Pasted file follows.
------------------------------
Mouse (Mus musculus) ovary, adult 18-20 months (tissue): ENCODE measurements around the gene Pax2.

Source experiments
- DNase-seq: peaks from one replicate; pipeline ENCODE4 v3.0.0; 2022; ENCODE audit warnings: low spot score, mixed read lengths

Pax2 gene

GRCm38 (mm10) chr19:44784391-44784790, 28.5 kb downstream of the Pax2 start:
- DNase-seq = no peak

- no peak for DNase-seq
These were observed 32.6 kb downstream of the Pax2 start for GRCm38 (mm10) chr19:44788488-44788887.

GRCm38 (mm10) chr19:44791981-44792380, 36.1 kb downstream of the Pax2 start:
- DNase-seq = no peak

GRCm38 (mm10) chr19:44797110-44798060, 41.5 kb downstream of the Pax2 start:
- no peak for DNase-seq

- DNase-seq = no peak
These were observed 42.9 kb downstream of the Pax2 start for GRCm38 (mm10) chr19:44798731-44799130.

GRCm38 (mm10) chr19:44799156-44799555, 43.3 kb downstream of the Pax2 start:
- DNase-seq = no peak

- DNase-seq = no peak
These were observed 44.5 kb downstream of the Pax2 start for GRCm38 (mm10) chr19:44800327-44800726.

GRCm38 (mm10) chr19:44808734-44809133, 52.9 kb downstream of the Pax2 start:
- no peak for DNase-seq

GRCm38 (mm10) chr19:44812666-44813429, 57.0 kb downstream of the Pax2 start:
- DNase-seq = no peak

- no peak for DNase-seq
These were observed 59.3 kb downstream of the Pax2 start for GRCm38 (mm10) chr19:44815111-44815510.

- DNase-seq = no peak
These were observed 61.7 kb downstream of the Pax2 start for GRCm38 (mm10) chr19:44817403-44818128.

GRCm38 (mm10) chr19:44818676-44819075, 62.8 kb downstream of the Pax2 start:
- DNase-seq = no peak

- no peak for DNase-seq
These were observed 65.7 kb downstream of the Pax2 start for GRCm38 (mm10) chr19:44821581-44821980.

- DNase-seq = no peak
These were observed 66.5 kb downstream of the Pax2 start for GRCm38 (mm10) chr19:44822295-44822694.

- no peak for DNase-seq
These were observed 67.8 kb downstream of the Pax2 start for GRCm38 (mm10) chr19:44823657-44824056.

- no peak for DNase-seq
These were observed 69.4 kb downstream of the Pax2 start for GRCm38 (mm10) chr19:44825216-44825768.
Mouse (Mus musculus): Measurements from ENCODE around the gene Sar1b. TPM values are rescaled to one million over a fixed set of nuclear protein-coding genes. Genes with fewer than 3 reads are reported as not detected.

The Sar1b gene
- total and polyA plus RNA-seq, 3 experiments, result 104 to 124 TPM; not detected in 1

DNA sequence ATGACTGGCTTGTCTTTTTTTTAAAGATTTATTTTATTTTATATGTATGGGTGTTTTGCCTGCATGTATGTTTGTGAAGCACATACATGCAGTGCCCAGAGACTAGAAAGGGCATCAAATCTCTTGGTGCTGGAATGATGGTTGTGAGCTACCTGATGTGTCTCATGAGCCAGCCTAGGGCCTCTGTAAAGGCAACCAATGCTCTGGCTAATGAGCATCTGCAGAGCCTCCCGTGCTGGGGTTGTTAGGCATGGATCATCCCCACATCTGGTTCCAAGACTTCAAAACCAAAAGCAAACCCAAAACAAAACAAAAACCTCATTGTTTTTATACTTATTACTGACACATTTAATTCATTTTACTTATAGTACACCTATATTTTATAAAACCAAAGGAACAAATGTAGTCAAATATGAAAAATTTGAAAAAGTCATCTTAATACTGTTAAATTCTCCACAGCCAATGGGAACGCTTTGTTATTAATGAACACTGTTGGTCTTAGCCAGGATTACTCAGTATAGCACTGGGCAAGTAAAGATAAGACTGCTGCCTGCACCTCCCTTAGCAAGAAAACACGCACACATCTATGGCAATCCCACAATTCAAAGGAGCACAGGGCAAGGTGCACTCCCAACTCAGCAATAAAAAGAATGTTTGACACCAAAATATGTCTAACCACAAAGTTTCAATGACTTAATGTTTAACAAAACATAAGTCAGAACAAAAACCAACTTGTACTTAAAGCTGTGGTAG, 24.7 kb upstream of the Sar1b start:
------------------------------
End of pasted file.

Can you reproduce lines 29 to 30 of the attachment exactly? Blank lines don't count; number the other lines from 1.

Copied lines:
- no peak for DNase-seq
These were observed 65.7 kb downstream of the Pax2 start for GRCm38 (mm10) chr19:44821581-44821980.